Not all LSAT declines are created equal: a drop from 170 to 168 is much more marginal than a drop from 152 to 150; and a drop can have a bigger impact depending on the cut score of the bar exam in each jurisdiction. But it’s no surprise, then, to see the persistently low, and even declining, bar passage rates around the country with this quick aggregate analysis.

Nevertheless, since around September 2014, law schools have been acutely aware of the problem of declining bar passage rates. Perhaps it was too late to course-correct on admissions cycles through at least the Class of 2017.

But what about academic advising? What about providing bar preparation services for at-risk students? Given that law schools have been on notice for nearly five years, why haven’t bar passage rates improved?

I confess, I don’t know what’s happened. But I have a few ideas that I think are worth exploring.

First, it seems increasingly likely that academic dismissal rates, while rising slightly over several years, have not kept pace to account for the significant decline in quality of entering students. Of course, academic dismissals are only one part of the picture, and a controversial topic at that, particularly if tethered to projections about future likelihood to pass the bar exam on the first attempt. I won’t delve into those challenging discussions; I simply note them here.

Another is that law schools haven’t provided those academic advising or bar preparation services to students—but that seems unlikely.

Still another, and perhaps much more alarming, concern is that those bar services have been ineffective (or not as effective as one might hope). And this is a moment of reckoning for law schools.

Assuredly, when the first downturns of scores came, law schools felt they had to do something, anything, to right the ship. That meant taking steps that would calm the fears of law students and appease universities. Creating or expanding bar preparation courses, or hiring individuals dedicated with bar preparation, would be easy solutions—law students could participate in direct and tangible courses that were specifically designed to help them achieve bar exam success; law faculty could feel relieved that steps were being taken to help students; university administrators could feel confident that something was being done. Whether these bolstered existing courses or added to them, assuredly schools provided opportunities to their students.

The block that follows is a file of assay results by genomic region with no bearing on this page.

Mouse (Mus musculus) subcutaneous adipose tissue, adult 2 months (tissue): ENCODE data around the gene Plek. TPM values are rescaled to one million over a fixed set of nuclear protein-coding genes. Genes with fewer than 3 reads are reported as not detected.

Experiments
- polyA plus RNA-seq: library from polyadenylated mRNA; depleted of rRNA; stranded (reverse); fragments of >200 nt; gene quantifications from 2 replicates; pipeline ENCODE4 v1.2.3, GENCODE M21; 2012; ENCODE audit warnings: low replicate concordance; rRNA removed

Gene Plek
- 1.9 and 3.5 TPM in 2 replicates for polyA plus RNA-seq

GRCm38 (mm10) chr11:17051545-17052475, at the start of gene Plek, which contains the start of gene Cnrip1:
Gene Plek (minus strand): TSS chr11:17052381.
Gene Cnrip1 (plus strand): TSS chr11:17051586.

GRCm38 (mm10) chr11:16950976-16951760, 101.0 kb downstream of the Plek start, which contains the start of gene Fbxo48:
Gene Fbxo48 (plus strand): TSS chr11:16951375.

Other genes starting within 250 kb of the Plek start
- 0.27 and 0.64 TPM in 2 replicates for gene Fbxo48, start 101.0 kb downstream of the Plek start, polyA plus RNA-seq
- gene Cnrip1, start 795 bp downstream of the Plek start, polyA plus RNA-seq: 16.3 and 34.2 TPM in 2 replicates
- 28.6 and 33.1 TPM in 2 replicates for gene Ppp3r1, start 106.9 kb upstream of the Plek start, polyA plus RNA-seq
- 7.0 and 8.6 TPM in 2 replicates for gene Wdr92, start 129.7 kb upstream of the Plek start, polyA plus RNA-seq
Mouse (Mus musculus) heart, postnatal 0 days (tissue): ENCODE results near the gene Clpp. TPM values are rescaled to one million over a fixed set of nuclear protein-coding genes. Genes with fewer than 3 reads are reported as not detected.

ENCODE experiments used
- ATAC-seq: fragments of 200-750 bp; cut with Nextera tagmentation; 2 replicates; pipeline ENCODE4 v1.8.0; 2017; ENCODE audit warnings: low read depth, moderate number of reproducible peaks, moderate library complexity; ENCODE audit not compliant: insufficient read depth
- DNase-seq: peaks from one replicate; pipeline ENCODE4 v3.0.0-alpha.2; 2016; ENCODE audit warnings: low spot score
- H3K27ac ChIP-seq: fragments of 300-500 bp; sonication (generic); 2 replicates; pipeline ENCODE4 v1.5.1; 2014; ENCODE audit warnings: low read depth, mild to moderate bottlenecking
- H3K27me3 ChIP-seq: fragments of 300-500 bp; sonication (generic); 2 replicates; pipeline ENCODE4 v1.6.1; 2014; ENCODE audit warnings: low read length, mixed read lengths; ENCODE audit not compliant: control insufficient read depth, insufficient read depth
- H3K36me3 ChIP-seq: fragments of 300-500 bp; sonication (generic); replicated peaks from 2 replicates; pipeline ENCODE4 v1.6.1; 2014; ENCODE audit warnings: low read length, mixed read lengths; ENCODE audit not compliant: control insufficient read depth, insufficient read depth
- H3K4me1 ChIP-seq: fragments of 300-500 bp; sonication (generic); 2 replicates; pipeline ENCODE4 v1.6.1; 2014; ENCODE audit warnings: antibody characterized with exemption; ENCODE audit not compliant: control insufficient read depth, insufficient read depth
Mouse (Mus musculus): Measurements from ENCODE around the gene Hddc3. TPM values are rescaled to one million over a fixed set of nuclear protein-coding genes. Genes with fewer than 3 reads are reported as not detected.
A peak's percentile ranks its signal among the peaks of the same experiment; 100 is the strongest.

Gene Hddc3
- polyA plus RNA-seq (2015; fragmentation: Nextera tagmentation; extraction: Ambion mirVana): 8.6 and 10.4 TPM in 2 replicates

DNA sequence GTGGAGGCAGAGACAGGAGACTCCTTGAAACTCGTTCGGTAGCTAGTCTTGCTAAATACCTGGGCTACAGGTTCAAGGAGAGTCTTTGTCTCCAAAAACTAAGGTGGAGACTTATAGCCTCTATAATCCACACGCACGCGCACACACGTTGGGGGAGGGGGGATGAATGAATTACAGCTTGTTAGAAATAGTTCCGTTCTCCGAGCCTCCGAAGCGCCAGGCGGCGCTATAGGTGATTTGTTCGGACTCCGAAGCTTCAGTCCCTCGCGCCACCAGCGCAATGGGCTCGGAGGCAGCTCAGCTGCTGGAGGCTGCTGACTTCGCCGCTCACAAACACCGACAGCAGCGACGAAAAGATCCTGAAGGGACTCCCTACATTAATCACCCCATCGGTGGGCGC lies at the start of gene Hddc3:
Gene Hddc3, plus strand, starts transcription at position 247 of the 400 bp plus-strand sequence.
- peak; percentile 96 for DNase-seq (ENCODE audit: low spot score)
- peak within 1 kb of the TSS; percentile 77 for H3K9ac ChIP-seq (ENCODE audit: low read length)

But… to what end? Something was done at many institutions. Has it been effective?

Apparently not. The lagging (and falling) bar passage rates are a sign of that. Granted, perhaps the slide would be worse without such courses, but that seems like cold comfort to schools that have been trying to affirmatively improve rates.

We now have the first evidence to that effect. A report commissioned by the California State Bar recently studied several California law schools that disclosed student-specific data on a wide range of fronts—not just LSAT and UGPA in relation to their bar exam score, but law school GPA, courses taken, even participation in externships and clinic.

One variable to consider was involvement in a bar preparation course. Did participation in a bar preparation course help students pass the bar? I excerpt the unsettling finding here:

Five law schools provided data for this variable. Students averaged about 1.5 units (range 0 to 6). For all those students, there was a -.20 (p<.0001) correlation between the number of units taken and CBX TOTSCL [California Bar Exam Total Scale Scores]. The source of this negative relationship appears to be the fact that in five out of six [sic] of the schools, it was students with lower GPAs who took these classes. After controlling for GPA, the number of bar preparation course units a student takes had no relationship to their performance on the CBX. A follow up analysis, examining just the students in the lower half of GPA distribution, showed that there was no statistically significant difference in CBX TOTSCL for those who took a bar preparation course versus those who did not (p=.24). Analyses conducted within each of the five schools yielded similar findings.

This should be a red flag for law schools seeking to provide bar preparation services to their students. In this student, whatever law schools are doing to help their students pass the bar has no discernible impact on students’ actual bar exam scores.

Granted, these are just five California law schools and the California bar. And there has been other school-specific programs at some institutions that may provide a better model.

But it’s worth law schools considering whether students are on a path toward improving bar passage success or simply on a hamster wheel of doing more work without any discernible positive impact. More studies and evidence are of course in order. But the results from the last several years, confirmed by the study of five California law schools, suggests that revisiting the existing the model is of some urgency.